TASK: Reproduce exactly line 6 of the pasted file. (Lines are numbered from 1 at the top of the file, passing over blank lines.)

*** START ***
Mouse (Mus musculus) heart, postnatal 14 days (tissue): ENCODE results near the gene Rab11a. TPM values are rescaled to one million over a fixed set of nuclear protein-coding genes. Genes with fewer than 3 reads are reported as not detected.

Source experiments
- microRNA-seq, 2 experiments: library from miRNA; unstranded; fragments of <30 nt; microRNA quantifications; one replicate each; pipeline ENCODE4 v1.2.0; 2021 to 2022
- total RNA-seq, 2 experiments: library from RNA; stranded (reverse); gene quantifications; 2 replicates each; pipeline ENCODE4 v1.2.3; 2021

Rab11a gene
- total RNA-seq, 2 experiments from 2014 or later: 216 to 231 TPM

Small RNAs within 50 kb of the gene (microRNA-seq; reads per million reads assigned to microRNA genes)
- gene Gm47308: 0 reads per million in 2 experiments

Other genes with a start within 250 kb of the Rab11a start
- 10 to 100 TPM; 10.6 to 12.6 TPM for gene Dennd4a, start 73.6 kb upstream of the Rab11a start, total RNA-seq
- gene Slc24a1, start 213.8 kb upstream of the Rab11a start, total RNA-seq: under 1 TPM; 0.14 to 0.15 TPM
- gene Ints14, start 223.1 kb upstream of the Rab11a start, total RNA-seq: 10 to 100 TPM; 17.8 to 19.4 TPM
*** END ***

- total RNA-seq, 2 experiments from 2014 or later: 216 to 231 TPM